From Publishers Weekly
Cadge, assistant professor of sociology at Bowdoin College, presents a carefully considered ethnography examining "how Buddhism arrived in the United States and is... adapting" to its new context. Specifically, she focuses on Theravada Buddhism, the branch practiced in such Southeast Asian countries as Thailand and Sri Lanka. She begins with an overview of the history of Theravada Buddhism and its establishment in the U.S. by both Asian immigrants and—separately—American-born converts who had studied in Asia. She spends the bulk of the book focusing on Wat Phila, a Thai temple near Philadelphia founded and attended by native Thais, and the Cambridge Insight Meditation Center (CIMC), founded and attended primarily by white Americans. Drawing on extensive field work, Cadge compares and contrasts gender roles in each center, how each center creates identity as a community and how, despite common roots, each defines the "heartwood," or core of being Buddhist, differently. (Wat Phila consciously emphasizes the centrality of ritual, while CIMC consciously de-emphasizes it.) Although Cadge's descriptions of Wat Phila's and CIMC's practices and people are often detailed and her theses are clearly articulated, her approach is academic (the project began as her doctoral dissertation). The result is an informative study that will appeal more to the scholarly set than to rank-and-file Buddhist practitioners.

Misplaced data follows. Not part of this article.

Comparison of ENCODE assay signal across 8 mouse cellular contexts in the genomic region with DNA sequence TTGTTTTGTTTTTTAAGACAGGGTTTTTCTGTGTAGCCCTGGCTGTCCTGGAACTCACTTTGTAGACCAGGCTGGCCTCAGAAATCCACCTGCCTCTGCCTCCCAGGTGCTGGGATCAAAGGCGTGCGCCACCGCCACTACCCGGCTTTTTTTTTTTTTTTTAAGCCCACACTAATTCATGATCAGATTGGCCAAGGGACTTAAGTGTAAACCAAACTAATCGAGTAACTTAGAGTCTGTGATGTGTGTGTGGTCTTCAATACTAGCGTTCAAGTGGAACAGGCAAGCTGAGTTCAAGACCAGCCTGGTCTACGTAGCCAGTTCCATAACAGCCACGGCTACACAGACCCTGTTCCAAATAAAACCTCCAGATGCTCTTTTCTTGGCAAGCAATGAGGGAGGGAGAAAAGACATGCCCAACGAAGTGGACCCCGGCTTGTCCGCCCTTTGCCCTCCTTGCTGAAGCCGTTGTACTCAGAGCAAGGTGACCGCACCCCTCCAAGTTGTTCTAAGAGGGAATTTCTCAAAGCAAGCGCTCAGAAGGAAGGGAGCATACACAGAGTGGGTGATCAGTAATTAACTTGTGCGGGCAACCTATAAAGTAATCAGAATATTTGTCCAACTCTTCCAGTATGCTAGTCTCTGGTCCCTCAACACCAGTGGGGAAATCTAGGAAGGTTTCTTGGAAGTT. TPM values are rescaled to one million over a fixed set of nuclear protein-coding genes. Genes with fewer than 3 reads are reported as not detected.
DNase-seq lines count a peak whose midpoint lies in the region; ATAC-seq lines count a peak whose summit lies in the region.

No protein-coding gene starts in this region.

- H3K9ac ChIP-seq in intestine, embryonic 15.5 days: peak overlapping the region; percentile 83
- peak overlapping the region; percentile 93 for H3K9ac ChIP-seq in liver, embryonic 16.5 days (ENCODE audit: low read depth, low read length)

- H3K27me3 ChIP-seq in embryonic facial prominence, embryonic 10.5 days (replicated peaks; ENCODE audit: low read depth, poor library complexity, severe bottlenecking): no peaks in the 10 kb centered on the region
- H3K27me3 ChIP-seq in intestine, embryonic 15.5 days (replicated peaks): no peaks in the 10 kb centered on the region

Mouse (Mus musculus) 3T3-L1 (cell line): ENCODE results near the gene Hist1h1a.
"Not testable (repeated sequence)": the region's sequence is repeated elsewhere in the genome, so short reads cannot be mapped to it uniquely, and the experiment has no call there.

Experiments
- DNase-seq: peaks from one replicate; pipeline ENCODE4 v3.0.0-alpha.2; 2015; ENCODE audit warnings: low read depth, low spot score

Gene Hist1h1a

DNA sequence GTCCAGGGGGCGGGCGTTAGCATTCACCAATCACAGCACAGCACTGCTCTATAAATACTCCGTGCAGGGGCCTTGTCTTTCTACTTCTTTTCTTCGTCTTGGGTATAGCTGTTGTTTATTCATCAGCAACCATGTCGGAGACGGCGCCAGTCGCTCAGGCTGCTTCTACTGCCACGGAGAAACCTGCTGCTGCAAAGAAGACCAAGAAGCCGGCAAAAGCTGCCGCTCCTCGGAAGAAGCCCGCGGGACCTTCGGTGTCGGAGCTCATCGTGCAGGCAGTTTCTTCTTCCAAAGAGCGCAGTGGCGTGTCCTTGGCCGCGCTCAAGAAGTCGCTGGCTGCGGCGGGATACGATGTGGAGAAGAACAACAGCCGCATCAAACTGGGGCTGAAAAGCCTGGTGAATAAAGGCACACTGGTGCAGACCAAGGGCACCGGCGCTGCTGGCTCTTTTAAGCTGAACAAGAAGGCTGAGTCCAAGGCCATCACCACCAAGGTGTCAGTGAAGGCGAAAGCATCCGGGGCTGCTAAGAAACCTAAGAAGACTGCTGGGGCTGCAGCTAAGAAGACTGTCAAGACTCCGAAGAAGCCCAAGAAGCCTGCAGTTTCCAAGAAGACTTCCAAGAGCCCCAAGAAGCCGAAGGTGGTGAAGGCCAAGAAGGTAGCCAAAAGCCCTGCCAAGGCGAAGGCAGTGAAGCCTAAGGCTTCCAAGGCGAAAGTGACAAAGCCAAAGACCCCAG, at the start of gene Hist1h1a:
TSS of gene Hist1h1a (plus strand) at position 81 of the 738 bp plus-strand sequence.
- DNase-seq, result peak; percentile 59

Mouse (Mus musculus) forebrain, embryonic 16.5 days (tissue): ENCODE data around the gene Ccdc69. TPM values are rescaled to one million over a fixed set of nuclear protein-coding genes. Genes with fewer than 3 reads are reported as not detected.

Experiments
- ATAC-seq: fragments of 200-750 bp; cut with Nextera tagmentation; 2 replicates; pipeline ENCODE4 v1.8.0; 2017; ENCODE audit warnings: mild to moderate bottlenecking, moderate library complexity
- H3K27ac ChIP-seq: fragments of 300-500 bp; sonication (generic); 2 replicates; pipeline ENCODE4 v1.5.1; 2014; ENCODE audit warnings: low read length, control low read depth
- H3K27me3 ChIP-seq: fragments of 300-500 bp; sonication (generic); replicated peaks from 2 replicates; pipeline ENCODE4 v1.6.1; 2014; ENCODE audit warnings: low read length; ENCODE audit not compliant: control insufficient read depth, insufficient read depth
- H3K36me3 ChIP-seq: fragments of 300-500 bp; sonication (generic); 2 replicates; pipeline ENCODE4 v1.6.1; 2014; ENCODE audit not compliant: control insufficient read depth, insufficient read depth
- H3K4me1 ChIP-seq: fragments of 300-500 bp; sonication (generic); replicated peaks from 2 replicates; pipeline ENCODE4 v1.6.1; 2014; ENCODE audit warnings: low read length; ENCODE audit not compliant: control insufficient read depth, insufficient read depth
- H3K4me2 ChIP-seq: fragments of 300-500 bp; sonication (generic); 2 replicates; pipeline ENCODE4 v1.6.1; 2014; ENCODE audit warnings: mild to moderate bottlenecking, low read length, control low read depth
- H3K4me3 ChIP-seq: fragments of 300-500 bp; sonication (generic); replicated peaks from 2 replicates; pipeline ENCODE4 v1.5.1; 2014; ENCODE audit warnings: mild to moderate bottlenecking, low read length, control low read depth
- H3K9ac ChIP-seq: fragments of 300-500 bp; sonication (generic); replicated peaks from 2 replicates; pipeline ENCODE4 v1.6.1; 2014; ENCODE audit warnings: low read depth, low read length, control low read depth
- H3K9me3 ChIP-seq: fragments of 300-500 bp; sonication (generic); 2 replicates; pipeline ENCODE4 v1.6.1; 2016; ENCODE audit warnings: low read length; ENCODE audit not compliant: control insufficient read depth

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"A heartening look at American Buddhist institutions whose basic viability seems secure. . . . Readers get a sympathetic yet realistic assessment of the substantial gains dharma has made in the U.S."
(Richard Hughes Seager Buddhadharma
"Cadge's methodology contributes to the kinds of questions and areas to explore when assessing the different types of Buddhists in North America. This book will appeal to scholars of North American-based Buddhism, and to sociologists interested in non-Christian religious organizxations in the United States, especially the transitions and transformations in religious identities."
(Janet McLellan Canadian Journal of Sociology
“[Heartwood] is arguably the most significant publication on American Buddhism in several years.. . . . Not since Paul Numrich’s path-breaking Old Wisdom in the New World (1996) has such a substantial, in-depth ethnography of multiple Buddhist temples in America been produced.. . . Heartwood is a study in how to do ethnography in America right, and new researchers preparing to go into the field will find a useful model to emulate in its pages.”
(Jeff Wilson Journal of Global Buddhism
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